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Tag: Center for Legislative Archives

History Crush: Charles Sumner

Valentine’s Day is the perfect time to launch our new “History Crush” series. Staff from across the National Archives will share which historic person in our holdings makes their heart beat a little faster! Our inaugural guest post comes from Natalie Rocchio, who is an archives specialist at the Center for Legislative Archives in the National Archives.

Since starting at the Center for Legislative Archives, I’ve been crushing on a certain former statesman from Massachusetts . . . and no, he’s not a Kennedy.

 My history crush is Senator Charles Sumner, who graduated from Harvard Law School in 1833. He was a world traveler (it’s said that he spoke at least three languages fluently!). He was a gifted orator and a well-known pacifist. As a member of Congress, he worked to end slavery in America and ensure civil rights for African Americans. 

Sumner began his political career in 1848. He was elected to the Senate in 1851 as a member of the Free Soil Party and later reelected as a member of the Opposition, Republican, and Liberal Republication Parties from 1855 to 1874.

In 1856, he delivered a speech called “Crime Against Kansas” during the Kansas statehood debate in which he denounced slavery and attacked other senators who supported the institution. On May 22, after the Senate had adjourned for the day, Representative Preston Brooks of South Carolina walked … [ Read all ]

Ten years later: Handling 9/11 Commission records

This post is part of a series on September 11. As the nation’s record keeper, the National Archives holds many documents related to the events of September 11. In this series, our staff share some of their memories of the day and their thoughts on the records that are part of their holdings.

Today’s blogger is Kristen Wilhelm, an archivist in the Center for Legislative Archives in Washington, DC.

People are always telling me where they were on September 11, 2001. It’s an occupational hazard of mentioning that I work at the National Archives and process the records of the 9/11 Commission. I’ve stopped mentioning that last part. I think that’s best. Nothing says “stay away from the dame at the dessert table!” like mention of a national tragedy. Except for the people who are convinced it didn’t happen. Those I attract like bees to honey.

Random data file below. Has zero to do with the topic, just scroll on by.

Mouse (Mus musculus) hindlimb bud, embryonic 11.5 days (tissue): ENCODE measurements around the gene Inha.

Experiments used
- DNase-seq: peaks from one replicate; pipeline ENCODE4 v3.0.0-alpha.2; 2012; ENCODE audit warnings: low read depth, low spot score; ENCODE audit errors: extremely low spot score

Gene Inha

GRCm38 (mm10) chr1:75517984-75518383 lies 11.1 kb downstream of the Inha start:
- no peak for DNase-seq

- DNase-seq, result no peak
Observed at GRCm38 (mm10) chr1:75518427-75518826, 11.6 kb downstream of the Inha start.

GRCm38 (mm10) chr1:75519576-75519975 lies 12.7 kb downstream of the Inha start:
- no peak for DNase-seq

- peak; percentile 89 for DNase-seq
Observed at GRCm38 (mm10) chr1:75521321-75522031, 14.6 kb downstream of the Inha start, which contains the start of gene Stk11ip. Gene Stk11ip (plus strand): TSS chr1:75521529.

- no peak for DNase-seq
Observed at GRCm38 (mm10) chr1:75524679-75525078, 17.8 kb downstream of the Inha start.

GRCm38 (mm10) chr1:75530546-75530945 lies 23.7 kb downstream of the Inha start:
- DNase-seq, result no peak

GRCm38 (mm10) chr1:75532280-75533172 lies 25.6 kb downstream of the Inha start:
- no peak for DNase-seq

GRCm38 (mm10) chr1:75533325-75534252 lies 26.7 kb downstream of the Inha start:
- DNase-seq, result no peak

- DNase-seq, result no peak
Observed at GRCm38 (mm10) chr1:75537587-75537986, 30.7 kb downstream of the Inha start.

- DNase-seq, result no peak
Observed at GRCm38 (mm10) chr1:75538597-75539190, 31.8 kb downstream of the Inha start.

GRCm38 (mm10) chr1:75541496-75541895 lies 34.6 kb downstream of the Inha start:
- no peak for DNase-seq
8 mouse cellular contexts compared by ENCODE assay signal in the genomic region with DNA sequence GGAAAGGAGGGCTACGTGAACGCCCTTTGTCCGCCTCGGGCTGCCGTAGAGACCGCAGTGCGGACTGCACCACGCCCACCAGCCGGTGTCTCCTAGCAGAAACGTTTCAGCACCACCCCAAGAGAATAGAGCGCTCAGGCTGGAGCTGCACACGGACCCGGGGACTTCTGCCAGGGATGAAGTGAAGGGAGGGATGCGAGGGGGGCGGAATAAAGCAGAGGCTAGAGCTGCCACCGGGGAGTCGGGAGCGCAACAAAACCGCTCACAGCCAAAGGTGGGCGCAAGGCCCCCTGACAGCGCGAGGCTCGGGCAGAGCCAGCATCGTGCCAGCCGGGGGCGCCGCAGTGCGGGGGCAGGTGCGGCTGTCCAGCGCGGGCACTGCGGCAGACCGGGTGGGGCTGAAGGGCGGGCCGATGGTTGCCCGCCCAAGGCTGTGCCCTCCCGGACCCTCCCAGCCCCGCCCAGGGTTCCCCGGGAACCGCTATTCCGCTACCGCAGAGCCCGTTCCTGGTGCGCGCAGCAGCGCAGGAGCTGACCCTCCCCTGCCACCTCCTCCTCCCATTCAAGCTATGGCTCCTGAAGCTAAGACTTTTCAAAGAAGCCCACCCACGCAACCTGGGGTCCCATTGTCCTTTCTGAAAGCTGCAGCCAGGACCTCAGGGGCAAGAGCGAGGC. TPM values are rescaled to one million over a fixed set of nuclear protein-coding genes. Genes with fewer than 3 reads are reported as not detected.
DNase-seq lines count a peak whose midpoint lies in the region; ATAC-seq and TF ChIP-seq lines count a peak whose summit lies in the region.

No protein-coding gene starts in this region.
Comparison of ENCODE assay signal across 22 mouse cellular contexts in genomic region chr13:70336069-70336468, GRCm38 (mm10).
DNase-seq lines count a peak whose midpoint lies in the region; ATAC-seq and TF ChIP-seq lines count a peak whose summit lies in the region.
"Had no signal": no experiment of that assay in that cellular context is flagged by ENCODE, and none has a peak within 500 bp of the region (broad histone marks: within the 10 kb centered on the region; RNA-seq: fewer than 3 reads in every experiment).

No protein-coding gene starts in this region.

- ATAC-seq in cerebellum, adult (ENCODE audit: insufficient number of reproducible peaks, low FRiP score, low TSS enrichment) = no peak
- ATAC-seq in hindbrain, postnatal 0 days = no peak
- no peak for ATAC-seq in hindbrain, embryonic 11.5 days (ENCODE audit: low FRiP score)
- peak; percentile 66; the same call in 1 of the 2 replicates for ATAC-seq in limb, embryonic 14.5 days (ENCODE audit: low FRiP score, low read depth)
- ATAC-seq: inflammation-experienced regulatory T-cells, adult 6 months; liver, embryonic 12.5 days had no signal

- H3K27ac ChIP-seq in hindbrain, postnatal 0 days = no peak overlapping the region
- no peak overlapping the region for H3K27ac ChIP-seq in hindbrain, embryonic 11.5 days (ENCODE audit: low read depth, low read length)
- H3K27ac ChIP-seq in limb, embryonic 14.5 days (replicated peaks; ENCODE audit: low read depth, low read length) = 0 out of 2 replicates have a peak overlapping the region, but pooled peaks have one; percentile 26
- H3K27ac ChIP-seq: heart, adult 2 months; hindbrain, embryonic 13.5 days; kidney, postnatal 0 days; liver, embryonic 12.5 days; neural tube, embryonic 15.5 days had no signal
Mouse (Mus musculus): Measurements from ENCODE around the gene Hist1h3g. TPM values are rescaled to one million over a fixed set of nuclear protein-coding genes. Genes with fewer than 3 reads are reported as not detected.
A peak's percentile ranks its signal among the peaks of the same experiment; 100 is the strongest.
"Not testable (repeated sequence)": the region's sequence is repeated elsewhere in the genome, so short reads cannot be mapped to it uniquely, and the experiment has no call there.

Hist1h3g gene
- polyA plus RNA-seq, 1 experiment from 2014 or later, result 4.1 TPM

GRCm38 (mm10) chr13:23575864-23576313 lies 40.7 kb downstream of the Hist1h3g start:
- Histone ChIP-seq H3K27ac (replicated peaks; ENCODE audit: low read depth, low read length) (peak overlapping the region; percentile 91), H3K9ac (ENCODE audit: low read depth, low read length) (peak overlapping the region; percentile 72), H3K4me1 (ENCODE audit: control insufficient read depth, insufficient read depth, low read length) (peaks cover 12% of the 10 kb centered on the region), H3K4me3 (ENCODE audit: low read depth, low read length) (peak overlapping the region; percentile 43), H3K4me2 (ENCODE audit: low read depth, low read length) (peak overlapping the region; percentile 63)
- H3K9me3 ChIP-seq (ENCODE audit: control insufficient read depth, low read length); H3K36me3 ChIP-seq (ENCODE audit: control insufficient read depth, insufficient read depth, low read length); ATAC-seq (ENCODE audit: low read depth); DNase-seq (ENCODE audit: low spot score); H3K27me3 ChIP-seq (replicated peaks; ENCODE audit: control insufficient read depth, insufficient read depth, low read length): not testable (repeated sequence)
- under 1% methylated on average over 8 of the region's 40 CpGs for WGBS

For those of you I haven’t scared away (don’t feel awkward, I’m used to it), I’ll share a little of my experience with these records. It’s time for it, I suppose, with the 10th anniversary almost here. Anyone who knows me knows I’m what my grandmother always called “a smart aleck.” To the chagrin of my officemates, I clung to that wise-guy demeanor like a lifeline while working with these records because it was the only way I … [ Read all ]

Inside the Treasure Vault

The National Archives has over 3,000 employees, but not all of them are archivists. There are educators, social media writers, preservationists, security personnel, and Federal Records Center workers. Some of us handle records all day, but for many of us, our jobs do not bring us into direct contact with the records.

That’s why it is so exciting to go inside the Treasure Vault, as we call the specially secured and fire-safe room that holds some of the most interesting and precious documents of the National Archives. Today, some of our staff from various departments took a special trip to Treasure Vault of the Center for Legislative Archives (CLA), which holds the records of the  U.S. House of Representatives and the U.S. Senate.

These treasures range in content and across time, from Clifford Berryman’s political cartoons (when CLA acquired them, the drawings were stored in trash bags) to a radar map showing Japanese planes approaching Pearl Harbor to the electronic records from the National Commission on Terrorist Attacks on the United States (the 9/11 Commission).

But my favorite record from Congress? It was George Washington’s inaugural address. The two sheets were in a protective case, but when the archivist held them up in front of me, it was still thrilling to see the pages written in Washington’s own hand and to imagine the President reading the address aloud in New York.

I love my job writing … [ Read all ]